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Proof even the best business ideas get ripped apart

Jodi Cerretani, senior director of marketing at MobileDayJodi Cerretani, senior director of marketing at MobileDay
Jodi Cerretani, senior director of marketing at MobileDayCourtesy of MobileDay

MPW Insider is an online community where the biggest names in business and beyond answer timely career and leadership questions. Today’s answer for: How do you get buy in for a new idea? is written by Jodi Cerretani, senior director of marketing at MobileDay.

In an ideal world, every idea put forth would be perfectly mapped out, with every detail in place and each potential objection considered and countered. In the startup world, however, I seldom have this luxury and instead take a more agile approach to get buy in from my colleagues.

Rather than fully developing a concept and presenting it at its endpoint, I believe the best ideas are fostered when team members are presented with an idea in its rawest form and then asked for input to complete it. This is often the most time-efficient process, which can be especially important for a small team responsible for tackling many projects.

Trust your team enough to involve them off the bat
In a startup, lack of focus can make or break the company, let alone a single idea. If no one agrees on the direction, the ensuing lack of focus can waste time and prevent the appropriate solution from being executed. However, when people have been included and asked for feedback right at the beginning of the process, it’s their own ideas that will be represented in the final phases of the developed concept. So when implementation does occur, everyone on the team is almost guaranteed to be headed in the same direction.

In a rapidly evolving and growing business, you need to create, implement and iterate ideas quickly. The most effective initiatives are often generated when you have a variety of stakeholders with multiple viewpoints collaborating. Not only will the team feel more involved, but it can boost long-term team morale, foster a greater sense of purpose within the organization, and help to formulate that winning idea efficiently.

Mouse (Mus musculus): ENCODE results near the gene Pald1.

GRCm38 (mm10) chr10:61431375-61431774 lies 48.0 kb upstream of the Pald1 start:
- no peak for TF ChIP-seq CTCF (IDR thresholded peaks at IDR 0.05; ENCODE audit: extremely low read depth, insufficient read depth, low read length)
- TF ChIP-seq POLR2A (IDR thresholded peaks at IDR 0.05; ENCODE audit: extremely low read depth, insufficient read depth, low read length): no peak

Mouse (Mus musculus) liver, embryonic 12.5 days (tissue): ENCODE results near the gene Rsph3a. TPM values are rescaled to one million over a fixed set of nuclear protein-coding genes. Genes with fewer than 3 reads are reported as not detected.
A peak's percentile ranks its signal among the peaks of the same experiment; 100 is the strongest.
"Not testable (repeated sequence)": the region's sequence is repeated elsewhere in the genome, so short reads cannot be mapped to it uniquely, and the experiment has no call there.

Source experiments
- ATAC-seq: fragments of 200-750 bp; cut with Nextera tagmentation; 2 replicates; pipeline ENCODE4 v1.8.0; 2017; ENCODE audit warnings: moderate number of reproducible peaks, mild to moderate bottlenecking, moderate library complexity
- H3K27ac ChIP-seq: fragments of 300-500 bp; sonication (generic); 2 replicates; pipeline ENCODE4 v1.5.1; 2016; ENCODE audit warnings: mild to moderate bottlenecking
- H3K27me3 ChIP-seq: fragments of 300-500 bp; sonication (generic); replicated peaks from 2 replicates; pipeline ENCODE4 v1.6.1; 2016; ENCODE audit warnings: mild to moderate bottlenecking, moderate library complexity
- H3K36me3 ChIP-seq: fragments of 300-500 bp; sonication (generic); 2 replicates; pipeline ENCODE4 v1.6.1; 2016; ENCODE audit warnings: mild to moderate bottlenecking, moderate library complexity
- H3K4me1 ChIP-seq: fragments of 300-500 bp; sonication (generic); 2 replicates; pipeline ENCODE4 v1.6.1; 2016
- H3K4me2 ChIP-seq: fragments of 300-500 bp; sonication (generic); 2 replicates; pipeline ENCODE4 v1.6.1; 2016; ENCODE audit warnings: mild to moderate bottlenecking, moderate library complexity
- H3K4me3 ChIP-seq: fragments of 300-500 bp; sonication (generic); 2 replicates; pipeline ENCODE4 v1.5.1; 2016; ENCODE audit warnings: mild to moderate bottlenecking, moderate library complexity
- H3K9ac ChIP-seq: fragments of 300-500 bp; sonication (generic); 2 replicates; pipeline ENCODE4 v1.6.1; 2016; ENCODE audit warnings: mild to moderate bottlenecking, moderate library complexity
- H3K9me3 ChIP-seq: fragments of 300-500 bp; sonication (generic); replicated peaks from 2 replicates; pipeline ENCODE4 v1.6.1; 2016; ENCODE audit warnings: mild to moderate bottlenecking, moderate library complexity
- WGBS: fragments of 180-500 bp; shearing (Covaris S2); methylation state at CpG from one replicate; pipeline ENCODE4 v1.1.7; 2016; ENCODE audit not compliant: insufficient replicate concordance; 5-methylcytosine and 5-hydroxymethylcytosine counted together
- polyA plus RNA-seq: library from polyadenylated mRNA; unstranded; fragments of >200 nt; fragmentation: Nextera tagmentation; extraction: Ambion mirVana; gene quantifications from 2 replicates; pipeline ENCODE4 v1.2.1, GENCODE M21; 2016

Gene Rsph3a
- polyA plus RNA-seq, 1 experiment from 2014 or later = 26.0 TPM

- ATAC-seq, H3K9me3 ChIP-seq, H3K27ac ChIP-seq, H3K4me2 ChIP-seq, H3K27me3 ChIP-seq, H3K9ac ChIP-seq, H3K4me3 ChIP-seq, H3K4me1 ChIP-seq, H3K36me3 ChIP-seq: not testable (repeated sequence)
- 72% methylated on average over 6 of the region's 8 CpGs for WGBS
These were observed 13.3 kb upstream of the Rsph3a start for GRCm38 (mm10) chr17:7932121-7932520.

See also: Here’s how to make sure your next ideas meeting isn’t a total fail

A good team consists of people whose individual characteristics complement one another. One person may be more detail focused, another more customer orientated, another more creative, etc. By harnessing and nurturing the team dynamic — without necessarily taking the lead or dominating the brainstorm — you can all work toward a shared goal and achieve more in less time than you could on your own.

Be brave enough to present a half-baked concept
The tricky part here is that you have to foster a culture where it’s okay to go to your team with an unpolished idea. For some companies — or type-A personalities — this can be a challenge in itself. However, in the long run, it can be costly in terms of time and energy to spend days fully flushing out a concept only to scrap it in your initial team brainstorm. In a startup, where there are so many things going on, it is vital that time is not wasted over-developing ideas that are still in their infancy. Presenting your team with a young idea is sometimes the most efficient way to ultimately determine feasibility, create an action plan, and move it toward execution.

Be prepared to scrap your idea entirely
Asking for feedback early on presents a greater risk that your idea will be ripped apart and reinvented right in front of you, and that’s okay — necessary, even. I might have what I think is a great idea, but I’ll know for sure only after I’ve fleshed it out with the team. I know that an initiative with feedback from the whole team will ultimately result in something fruitful. It is this knowledge, coupled with a lot of trust, that allows my ego to step aside so that the best idea —not necessarily mine — can win.

Startup culture is all about teamwork. When a team functions optimally, collaborations are energizing and inspiring — it’s what fuels efficient innovation and pushes a company to continually evolve. By capitalizing on this powerful dynamic, there is less need for deliberate attempts at buy in, because “the best idea” has almost always been “our idea.”

Read all responses to the MPW Insider question: How do you get buy in for a new idea?

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